the trademark "Grotrian-Steinweg". 3 Grotrian's complaint 4 sought a declaratory judgment: (1) that its trademark "Grotrian-Steinweg" and corporate name did not conflict with appellee's trademarks "Steinway & Sons" and "Steinway"; (2) that Grotrian's use of its trademark and corporate name in the United States did not infringe Steinway's trademark rights and did not constitute unfair competition; (3) that Steinway was estopped by laches from asserting any claim of conflict between the respective marks or between the names of appellant and appellee; and (4) that Grotrian had the right to use its trademark and corporate name free from interference by Steinway in the United States or in any foreign country where the activities of Grotrian or Steinway have a substantial effect on interstate or foreign commerce. Grotrian also sought an injunction to enjoin Steinway from interfering or threatening to interfere with Grotrian's use of its trademark and corporate name and from instituting suit anywhere in the world challenging Grotrian's right to use its trademark or corporate name. Grotrian also sought $93,000 damages for tortious interference with its contractual relationship with Wurlitzer, plus attorneys fees.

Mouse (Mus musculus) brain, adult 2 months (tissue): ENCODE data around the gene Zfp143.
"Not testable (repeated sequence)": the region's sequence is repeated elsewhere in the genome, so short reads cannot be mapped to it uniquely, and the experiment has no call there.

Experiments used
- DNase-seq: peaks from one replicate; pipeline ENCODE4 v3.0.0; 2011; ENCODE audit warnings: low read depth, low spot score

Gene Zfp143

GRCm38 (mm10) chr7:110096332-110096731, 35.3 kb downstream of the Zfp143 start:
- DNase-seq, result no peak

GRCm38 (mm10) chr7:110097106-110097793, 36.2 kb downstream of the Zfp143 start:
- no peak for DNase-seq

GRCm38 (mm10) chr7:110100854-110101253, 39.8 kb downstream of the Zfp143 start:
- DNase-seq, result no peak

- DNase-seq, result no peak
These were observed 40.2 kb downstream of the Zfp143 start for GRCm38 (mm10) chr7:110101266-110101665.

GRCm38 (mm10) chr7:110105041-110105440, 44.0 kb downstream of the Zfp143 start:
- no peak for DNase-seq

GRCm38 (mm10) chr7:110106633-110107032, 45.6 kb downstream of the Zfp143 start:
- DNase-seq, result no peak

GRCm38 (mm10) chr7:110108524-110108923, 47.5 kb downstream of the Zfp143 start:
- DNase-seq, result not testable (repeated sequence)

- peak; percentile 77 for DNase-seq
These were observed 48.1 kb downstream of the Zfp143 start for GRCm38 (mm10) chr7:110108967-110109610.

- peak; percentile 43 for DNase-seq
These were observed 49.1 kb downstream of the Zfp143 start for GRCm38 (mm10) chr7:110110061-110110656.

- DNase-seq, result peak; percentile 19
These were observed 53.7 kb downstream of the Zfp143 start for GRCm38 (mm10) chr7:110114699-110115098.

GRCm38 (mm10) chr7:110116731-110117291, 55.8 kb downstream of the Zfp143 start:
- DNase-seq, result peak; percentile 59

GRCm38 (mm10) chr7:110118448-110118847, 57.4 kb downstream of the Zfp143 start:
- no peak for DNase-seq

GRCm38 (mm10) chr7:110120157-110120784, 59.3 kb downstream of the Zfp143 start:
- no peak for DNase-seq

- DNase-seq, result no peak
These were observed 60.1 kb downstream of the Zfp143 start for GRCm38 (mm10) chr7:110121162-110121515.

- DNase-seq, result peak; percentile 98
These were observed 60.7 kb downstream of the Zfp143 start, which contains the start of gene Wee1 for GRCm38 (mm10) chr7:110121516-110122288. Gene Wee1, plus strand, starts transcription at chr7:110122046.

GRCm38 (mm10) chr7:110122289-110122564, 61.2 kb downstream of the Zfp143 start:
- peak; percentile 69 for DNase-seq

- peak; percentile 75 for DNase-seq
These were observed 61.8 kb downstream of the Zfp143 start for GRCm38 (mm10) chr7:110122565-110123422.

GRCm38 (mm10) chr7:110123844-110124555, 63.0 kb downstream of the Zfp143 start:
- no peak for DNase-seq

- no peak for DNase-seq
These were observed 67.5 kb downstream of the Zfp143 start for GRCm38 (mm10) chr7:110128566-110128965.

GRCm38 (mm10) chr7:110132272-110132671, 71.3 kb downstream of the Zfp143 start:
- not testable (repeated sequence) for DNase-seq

Steinway's answer in substance denied the factual allegations of the complaint. It also counterclaimed under the Federal Trade-Mark Act (Lanham Act), 15 U.S.C. §§ 1051-1127 (1970), and under common law, for trademark infringement and unfair competition. An injunction was sought to enjoin Grotrian: (1) from using the word "Steinweg" alone or in conjunction with any other words or symbols; (2) from using the name "Grotrian-Steinweg" in connection with the sale of pianos in the United States; (3) from infringing Steinway's trademarks; 5 (4) from competing unfairly with Steinway; and (5) from prosecuting any application for registration of trademarks in the United States Patent Office. Steinway also sought an accounting for all profits Grotrian had received by reason of its illegal activities, compensatory and punitive damages for injuries sustained by Steinway as a result of those activities, plus attorneys fees.